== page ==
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DD age 9 vv upset at bedtime - can't sleep for worrying

(36 Posts)
CocktailQueen Mon 15-Apr-13 18:25:30

Help please! DD has always gone through periods of worrying about bedtime and not being able to fall asleep. Thought we'd cracked it but the last two nights she's been terrible.

She found a field vole on Saturday and brought it home to nurse. But it died on Sat eve and she has been inconsolable ever since. She had to sleep in our bed on Sat night and last night wanted to sleep in the spare room (it's nearer the top of the stairs and therefore nearer us) but she woke at 11 and came into our bed for the night again. She woke at 6.30 and immediately started worrying about going to bed tonight!!

We bought her a worries book ages ago, and one suggestion in it is to have a 15-min worry time where she can talk to us, and for her to imagine locking her worries away in a box till then. But she's been tearful today as well.

Has anyone any helpful suggestions for dealing with her/helping her?? I don't want to be agreeing with her worries but need this to be sorted out as she needs her sleep! And so do we... and I'd also like her to be able to manage her worries.

She's in Yea 4 and transferring to middle school in Sept so is a little apprehensive about that.


shewhowines Wed 17-Apr-13 14:58:28

I have a DS exactly the same - his worry is burglars and it only affects him at night. He's 10 and has always had this fear but the periods of coming in to our room didn't last long and he could be bribed out of it.

Since Christmas it's got worse. No amount of bribery will work and he now needs sitting with, to fall asleep and then he will come in to our room during the night, where he then stays. I was tying myself in knots trying to help him with loads of different strategies. We are now seeing a psychologist and whilst he hasn't "been cured," I have been advised to not "engage". That has taken the pressure of me, which is a relief. When he starts talking about being worried i have to say "Yes I know you are worried and we also know there is no real reason for you to be worried".

I too, am hoping that he won't still be doing it when he is 15.

shewhowines Wed 17-Apr-13 15:00:58

Although if it is relatively new, you should discuss the fears. We are now not engaging because the discussing it all the time was getting us nowhere.

elfycat Wed 17-Apr-13 15:10:37

Would you condiser complementary therapies?

One I have is an Indigo remedy Sleep Easy (in lavendar spray) for DDs rooms link I also use 'Chill' from the spray range and 'confidence' drops on the DDs (and myself - easpecially chill)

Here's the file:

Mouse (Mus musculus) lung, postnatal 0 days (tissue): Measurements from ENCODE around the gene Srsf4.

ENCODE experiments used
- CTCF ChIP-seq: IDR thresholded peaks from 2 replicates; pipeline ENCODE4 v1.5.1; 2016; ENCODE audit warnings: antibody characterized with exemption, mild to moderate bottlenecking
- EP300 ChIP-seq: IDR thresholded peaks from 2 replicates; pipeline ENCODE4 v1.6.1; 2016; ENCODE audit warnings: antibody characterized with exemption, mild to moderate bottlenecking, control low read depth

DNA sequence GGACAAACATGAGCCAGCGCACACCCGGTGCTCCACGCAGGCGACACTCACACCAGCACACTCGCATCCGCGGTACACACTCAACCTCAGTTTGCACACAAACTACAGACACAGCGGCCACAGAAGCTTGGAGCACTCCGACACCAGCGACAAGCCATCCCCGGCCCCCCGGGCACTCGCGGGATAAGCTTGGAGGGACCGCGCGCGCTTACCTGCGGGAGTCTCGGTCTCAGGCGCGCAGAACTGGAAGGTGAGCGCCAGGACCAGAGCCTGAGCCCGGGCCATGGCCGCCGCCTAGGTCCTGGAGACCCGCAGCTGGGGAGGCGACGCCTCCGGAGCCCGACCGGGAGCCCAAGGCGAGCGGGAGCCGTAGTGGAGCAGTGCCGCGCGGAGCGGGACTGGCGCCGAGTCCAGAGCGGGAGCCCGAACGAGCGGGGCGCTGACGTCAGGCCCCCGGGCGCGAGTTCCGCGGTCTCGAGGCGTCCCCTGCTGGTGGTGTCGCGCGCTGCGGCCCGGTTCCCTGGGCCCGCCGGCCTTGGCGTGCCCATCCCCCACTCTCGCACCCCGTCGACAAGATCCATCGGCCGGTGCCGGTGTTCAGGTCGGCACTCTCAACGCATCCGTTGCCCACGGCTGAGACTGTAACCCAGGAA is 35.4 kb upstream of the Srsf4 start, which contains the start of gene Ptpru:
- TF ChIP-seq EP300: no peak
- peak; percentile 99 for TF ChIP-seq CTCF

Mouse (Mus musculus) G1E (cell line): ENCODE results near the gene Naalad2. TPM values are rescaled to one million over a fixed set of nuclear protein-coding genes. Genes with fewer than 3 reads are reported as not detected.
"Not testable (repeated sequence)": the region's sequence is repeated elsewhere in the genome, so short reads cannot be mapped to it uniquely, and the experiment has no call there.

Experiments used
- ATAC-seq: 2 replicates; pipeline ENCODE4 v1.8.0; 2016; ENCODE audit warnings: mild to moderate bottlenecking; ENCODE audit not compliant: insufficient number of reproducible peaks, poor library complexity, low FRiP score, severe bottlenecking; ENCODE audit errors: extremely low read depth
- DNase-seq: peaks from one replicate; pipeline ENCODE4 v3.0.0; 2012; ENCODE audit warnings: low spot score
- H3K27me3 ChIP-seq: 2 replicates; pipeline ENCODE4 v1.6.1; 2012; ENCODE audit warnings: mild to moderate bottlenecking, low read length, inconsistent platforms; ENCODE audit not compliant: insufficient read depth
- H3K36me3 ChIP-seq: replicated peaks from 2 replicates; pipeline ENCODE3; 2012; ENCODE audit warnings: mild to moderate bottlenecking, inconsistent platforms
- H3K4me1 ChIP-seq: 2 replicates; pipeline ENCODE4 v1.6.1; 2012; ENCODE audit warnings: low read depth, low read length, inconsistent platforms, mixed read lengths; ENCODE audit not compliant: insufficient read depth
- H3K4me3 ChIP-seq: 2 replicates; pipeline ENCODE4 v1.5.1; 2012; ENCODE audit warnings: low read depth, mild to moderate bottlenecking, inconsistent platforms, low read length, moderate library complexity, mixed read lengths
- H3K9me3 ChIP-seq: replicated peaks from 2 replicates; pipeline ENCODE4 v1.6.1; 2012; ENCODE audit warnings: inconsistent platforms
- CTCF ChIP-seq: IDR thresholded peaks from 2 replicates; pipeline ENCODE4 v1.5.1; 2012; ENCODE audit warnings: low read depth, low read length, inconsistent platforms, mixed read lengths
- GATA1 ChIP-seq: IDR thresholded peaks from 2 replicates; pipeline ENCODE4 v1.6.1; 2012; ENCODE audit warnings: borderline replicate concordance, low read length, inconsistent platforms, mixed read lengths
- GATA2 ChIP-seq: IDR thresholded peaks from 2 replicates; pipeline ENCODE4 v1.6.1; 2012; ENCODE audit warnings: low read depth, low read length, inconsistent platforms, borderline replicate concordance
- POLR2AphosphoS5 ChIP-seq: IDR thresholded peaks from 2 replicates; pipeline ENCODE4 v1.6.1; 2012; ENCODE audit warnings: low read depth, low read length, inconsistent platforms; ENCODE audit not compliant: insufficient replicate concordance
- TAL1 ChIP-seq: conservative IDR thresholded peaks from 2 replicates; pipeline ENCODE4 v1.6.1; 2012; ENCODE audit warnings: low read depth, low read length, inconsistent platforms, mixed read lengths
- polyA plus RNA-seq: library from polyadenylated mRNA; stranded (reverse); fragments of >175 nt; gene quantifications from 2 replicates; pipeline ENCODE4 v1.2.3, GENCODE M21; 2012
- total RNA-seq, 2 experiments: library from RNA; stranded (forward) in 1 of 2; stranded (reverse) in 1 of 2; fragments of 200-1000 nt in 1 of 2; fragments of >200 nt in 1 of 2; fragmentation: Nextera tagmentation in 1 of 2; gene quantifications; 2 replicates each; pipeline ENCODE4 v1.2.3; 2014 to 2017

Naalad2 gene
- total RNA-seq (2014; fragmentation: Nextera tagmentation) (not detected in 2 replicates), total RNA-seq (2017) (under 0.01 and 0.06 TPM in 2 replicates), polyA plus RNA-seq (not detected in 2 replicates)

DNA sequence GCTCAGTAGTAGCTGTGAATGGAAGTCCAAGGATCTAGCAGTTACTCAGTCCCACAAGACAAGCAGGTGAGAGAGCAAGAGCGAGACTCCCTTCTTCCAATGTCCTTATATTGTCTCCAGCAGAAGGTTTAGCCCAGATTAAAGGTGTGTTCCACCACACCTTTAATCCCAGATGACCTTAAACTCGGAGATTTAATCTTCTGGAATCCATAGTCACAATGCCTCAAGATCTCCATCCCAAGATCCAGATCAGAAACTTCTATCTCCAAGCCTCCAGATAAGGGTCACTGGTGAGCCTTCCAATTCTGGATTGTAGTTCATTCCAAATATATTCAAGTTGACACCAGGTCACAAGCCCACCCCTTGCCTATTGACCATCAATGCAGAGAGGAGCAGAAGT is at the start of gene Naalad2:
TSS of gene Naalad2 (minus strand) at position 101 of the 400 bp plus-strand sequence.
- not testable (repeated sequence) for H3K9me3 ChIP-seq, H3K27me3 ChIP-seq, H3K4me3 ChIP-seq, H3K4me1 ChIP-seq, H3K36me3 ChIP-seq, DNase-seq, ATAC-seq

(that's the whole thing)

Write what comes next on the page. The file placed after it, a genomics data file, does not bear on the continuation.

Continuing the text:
Or there is a Bach Flower remedy - rescue remedy with extra White Chestnut. White Chestnut helps to change revolving thoughts, like those people have at night. Boots and Holland and Barrett will do night remedy.

CocktailQueen Wed 17-Apr-13 19:27:51

Thanks all. We are discussing her fears and tonight she said she's not frightened of dying when she's asleep, she's just scared to go to sleep. She was able to go to sleep with no problems in our holiday home over Easter=- she says because lots more people were there. She thought she'd be better now she's back at school but she's not. She dreads the summer hols (she says) because those nights are the worst, but she likes going to sleep when we're on holiday. How odd is that? That she prefers a strange/unfamiliar home to her own home??

She has also said the last couple of days that her back has been really sore - shooting pains up her spine, like pins and needles, lasting for half an hour each time. What could this be?

Am happy to try sprays and so on. Thanks for the links smile

Oopla Mon 22-Apr-13 14:34:21

Please don't flame me for the woo suggestion I am about to make smile

Would you consider smudging your home perhaps? Something you can do together as part of a 'spring clean' tell DD that you are clearing the house of all her & your old worries that perhaps they got a bit stuck in places and that's by they keep coming back at night.

I don't think you have to be a lentil weaver to do this smile clearing old energies from your home space done with a firm verbal intent can be hugely reassuring.

superfluouscurves Thu 25-Apr-13 17:53:09

Another recommendation for Bedtime Meditations CD!

Smudging Thu 25-Apr-13 17:59:46

Message withdrawn at poster's request.

ohmeohmyforgotlogin Thu 25-Apr-13 18:14:57

ohmeohmyforgotlogin Thu 25-Apr-13 18:15:48

Sorry auto correct messed that up....

GooseyLoosey Thu 25-Apr-13 18:25:26

Ds (5) has bouts of this and gets obsessed with the thought that burglars might kill us in our beds.

Several things help. He listens to audio books in bed. They are on very quietly so he can only just hear them and after a while he loses the thread and drifts off to sleep.

I give him things to distract his thoughts. So he has to think of 5 names starting with every letter of the alphabet or something to make a burglar trap with starting with each letter of the alphabet. (This helps with my anxiety too).

Finally, if he is really, really bad, I lie on his bed and hug him until he falls asleep. Usually takes about 30 mins.

He does know that we take it seriously and if he is really scared, we are there for him.

Good luck - it's hard watching your child be scared!

Have you tried kinesiology or Reiki?

I take my dd every couple of months and she feels far better for it. She would be very anxious, worry a lot about things beyond her (or my) control.

I take her seriously, as you do too, but also speak very bluntly to her too, let her know the (realistic) outcomes, talk her through scenarios and possible outcomes- pros and cons of some sleep V no sleep.

When dd sees our 'therapist' she sprays her and gives her 'magic water' to help her fears. (water with Bach remedies in it for her to sip)

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